3 relationship with the animal. Positive reinforcement should be the tool of choice with animals in behavior modification programs. d. Redirection: When an animal visually fixates on movement or an object, the animal handler should gently redirect the animal s attention back to them. e. Animal Restraint: i. The trained animal handler with responsibility for controlling the animal will hold the animal s leash. Normally, control will not be relinquished to anyone (control by a trainer must never be given up) except in certain established photo opportunity or presentation routines, and then at the trained animal handler's best judgment. At the trained animal handler s discretion, a second leash may be used for the purposes of a photo, with the primary leash and animal under the control of the trained animal handler responsible. ii. When working with cheetahs, a second leash, controlled by a designated and qualified trained animal handler is required by the USDA. iii. Jesses: In most cases, flight-trained birds of prey must be equipped with proper falconry jesses for that particular species. Jesses should be in good condition and maintained by trained animal handler. Unless performing a free flight demonstration, making routine movements within the compound, or performing a training session, jesses must be securely and safely fastened to the handler. vi. Shields, cages, etc. are used to help deflect or further control animals in these situations. 1.4 Training Records for each trained animal handler's (paid staff or volunteer) training should be maintained. a. Purpose: i. Animal training must ensure animal health and safety, as well as staff and public safety. ii. Training must be consistent for animals and staff, and the process of training should involve learning the natural history of the species, contemporary husbandry practices employed by the facility for the species as well as individual traits of an a particular animal. iii. These standards are meant as general guidelines; trained animal handlers are responsible for establishing and following training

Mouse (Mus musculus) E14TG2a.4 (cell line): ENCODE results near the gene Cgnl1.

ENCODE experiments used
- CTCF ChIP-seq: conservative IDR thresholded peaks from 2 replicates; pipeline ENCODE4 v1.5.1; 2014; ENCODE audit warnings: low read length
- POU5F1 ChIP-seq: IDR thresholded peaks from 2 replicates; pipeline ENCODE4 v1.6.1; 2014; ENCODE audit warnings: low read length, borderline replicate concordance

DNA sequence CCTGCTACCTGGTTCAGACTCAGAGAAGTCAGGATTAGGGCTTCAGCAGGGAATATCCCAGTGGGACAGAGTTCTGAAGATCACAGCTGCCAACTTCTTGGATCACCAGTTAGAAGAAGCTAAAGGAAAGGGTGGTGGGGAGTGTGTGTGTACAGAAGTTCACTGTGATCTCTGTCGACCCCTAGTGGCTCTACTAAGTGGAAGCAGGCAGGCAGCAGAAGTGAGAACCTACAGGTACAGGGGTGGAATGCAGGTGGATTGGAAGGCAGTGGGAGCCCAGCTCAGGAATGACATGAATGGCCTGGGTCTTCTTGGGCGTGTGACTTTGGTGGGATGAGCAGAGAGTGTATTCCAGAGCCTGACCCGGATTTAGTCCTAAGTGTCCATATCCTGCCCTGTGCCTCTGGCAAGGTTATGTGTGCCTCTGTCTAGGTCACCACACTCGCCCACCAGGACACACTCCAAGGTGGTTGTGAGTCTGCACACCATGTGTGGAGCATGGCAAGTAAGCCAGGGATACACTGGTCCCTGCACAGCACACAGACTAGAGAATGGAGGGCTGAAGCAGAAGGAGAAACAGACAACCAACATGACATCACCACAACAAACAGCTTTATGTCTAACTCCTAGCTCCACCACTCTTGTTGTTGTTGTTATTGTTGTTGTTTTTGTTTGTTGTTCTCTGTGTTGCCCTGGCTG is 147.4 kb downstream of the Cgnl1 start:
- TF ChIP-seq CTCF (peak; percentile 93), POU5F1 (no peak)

4 requirements related to each individual animal. iv. Animals should only be handled when trained animals handlers are logged on the time clock. b. Records: Legible training records must provide a permanent record of each of the animal s trained behaviors to insure consistency between trained animal handler and should include: health issues; prescribed treatments; medications; behavioral problems; types and numbers of sessions (i.e. training, presentation); time of day; progress made; problems encountered; behavioral rating of the animal's responsiveness; changes to the animal's environment; and the trained animal handler's initials. Trouble areas and health concerns must be highlighted. It is the trained animal handler responsibility to have read all training records for the animal prior to beginning each training session. c. Crating: 1.5 Animal/Handler Interactions i. When possible, animals should be trained to enter and exit crate on cue. At no time should the public observe an animal struggling while it s being placed into or removed from the crate. ii. All travel crates should be secured to prevent shifting and injury during transport. iii. Animals should not be contained in crates for any longer than is absolutely necessary, should not be kept in direct sunlight, cold, or noisy areas and should always have an attendant; Animal Welfare Act (AWA) guidelines must be observed at all times. iv. Crates should be cleaned and disinfected daily, or more as needed. a. Image: The handler must be aware that their every action with an animal is being closely watched or photographed. In this age of instant communications, for people working in public venues, the rule of thumb has become, Don t do anything that you wouldn t want posted on a social media site. b. Animal names: Facilities should consider and adopt a facility wide policy as to whether trained animal handlers and other staff utilize the animal's house name, a "stage name" or species name during tours and interpretation so that the facility message is delivered consistently by all staff members. The handler should balance the use of the animal s house name with its species name emphasizing the fact that the animal acts as an ambassador of not only that species but of the entire animal kingdom.